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Stepping up efforts to develop a European satellite navigation system (GNSS)

Cooperation for the development of a European satellite navigation and positioning system has been strengthened following the signature of an Agreement between the three European organizations with direct involvement. Among the benefits which the new system will bring are impr...
Cooperation for the development of a European satellite navigation and positioning system has been strengthened following the signature of an Agreement between the three European organizations with direct involvement. Among the benefits which the new system will bring are improved safety for air transport, improving the mobility of people and goods and strengthening the Single Market in Europe.

The European system will be established as a direct contribution to global efforts to create a second generation Global Navigation Satellite System (GNSS), following the Agreement signed in Luxembourg on 18 June 1998. The Directors-General of the European Space Agency (ESA), Antonio Rodota, and EUROCONTROL (the European Organization for the Safety of Air Navigation), Yves Lambert, EU Transport Commissioner, Neil Kinnock, and the President-in-Office of the Council of the EU, the UK's Minister for Transport, Gavin Strang, each signed the Cooperation Agreement which should add new impetus to Europe's efforts for the development of GNSS.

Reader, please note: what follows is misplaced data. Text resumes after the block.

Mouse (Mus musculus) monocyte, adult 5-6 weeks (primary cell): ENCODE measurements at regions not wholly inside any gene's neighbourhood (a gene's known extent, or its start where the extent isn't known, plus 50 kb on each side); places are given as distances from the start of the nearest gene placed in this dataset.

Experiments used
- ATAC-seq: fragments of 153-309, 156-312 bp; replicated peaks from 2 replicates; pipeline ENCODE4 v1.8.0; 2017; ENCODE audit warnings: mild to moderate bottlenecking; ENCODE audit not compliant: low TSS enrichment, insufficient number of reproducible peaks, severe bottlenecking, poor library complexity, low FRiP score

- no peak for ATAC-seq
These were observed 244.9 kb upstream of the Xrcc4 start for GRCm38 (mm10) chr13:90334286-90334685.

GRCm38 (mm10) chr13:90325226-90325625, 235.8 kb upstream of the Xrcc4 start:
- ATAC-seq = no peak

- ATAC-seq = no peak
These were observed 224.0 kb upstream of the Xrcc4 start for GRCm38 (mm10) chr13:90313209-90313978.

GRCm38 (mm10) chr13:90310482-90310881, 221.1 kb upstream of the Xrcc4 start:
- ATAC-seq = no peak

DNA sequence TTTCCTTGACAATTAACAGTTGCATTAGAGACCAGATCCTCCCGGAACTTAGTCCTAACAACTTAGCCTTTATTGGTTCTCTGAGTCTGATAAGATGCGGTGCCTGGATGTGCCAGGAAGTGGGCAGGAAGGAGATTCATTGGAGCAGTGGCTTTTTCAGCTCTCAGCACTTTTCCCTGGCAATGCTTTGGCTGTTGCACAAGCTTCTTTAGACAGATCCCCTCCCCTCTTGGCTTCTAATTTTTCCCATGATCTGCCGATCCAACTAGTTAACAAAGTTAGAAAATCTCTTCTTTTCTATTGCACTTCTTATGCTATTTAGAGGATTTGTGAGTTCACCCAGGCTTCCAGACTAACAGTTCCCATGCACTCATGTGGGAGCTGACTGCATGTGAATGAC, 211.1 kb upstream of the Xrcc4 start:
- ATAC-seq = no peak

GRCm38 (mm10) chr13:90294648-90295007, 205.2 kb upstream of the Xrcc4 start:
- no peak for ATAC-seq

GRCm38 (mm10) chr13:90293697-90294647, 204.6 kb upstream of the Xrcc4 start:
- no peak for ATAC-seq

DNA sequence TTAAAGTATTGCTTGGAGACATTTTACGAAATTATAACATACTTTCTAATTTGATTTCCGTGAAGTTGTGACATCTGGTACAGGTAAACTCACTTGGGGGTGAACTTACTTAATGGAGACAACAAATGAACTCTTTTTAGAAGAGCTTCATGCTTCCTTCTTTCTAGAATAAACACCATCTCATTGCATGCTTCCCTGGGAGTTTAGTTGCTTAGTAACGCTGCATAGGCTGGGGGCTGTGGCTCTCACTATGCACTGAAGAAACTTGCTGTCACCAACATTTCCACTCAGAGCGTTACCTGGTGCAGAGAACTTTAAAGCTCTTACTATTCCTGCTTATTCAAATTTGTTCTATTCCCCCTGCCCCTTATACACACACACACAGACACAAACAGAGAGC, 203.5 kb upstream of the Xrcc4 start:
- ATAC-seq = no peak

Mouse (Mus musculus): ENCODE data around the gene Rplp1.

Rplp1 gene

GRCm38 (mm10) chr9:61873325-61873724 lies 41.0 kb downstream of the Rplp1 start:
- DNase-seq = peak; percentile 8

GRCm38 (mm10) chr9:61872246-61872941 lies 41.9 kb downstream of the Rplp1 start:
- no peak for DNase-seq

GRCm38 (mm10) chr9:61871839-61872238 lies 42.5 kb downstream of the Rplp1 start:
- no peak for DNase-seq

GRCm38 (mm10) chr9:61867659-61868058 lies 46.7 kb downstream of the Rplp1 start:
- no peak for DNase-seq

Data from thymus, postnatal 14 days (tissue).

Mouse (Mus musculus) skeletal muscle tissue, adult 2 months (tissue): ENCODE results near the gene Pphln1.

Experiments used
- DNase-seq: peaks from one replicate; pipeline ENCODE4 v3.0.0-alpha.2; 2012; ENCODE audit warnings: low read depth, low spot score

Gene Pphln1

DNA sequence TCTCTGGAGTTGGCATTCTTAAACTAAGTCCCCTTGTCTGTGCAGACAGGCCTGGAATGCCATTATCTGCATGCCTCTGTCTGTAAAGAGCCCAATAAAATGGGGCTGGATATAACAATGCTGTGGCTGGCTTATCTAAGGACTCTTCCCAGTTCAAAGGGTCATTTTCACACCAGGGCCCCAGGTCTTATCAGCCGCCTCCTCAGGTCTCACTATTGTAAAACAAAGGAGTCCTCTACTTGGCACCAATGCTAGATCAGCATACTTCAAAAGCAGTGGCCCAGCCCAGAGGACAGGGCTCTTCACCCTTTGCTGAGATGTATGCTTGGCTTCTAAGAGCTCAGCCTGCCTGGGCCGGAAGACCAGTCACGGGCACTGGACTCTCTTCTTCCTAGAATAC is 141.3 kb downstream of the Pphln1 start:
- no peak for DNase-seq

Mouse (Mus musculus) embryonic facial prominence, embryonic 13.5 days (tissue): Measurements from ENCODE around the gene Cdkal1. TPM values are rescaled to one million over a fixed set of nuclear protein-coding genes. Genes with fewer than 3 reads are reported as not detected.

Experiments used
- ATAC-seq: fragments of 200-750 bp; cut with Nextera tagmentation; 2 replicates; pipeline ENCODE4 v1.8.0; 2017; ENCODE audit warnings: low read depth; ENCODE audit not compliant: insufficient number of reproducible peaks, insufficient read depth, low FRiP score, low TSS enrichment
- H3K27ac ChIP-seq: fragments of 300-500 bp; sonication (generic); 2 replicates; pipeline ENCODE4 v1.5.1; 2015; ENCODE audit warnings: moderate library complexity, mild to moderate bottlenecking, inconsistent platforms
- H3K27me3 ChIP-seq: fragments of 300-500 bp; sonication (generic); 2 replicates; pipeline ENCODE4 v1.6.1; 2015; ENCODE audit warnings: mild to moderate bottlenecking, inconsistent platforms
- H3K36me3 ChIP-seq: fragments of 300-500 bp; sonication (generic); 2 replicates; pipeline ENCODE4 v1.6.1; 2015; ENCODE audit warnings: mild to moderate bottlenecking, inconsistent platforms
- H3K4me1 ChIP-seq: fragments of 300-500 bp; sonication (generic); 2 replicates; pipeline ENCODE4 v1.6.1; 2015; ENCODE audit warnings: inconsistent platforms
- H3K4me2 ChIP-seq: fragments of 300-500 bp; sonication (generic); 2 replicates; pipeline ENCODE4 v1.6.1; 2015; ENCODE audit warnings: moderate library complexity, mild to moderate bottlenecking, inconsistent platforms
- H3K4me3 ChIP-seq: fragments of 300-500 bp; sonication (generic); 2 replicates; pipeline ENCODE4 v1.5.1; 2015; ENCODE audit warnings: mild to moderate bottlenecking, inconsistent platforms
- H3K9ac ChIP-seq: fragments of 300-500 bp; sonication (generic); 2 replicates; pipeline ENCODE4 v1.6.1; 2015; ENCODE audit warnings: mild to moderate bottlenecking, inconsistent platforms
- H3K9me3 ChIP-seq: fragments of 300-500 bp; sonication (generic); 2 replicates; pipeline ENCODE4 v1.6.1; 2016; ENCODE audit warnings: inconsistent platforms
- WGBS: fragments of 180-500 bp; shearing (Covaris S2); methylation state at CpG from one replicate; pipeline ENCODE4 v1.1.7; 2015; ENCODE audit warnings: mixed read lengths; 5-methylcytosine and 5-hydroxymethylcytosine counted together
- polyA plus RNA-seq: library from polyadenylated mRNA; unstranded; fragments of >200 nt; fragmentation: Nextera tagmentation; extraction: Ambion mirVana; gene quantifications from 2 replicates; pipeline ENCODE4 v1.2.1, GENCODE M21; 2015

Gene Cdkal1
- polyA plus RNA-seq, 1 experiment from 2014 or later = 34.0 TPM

European GNSS development will be carried out in two main stages. The first stage will involve the development of a first-generation system, based on signals received from the existing American GPS and Russian GLONASS constellations and civil augmentation systems using space-based, ground-based, and mobile autonomous-based techniques. This system, to be completed by 2002, will be developed by the ESA.

The second stage, will involve the development, by 2010, of a second-generation system, which will provide services to civil users and be under civil operation and control. A decision on how to proceed with this second stage will be taken within Europe by mid-1999.
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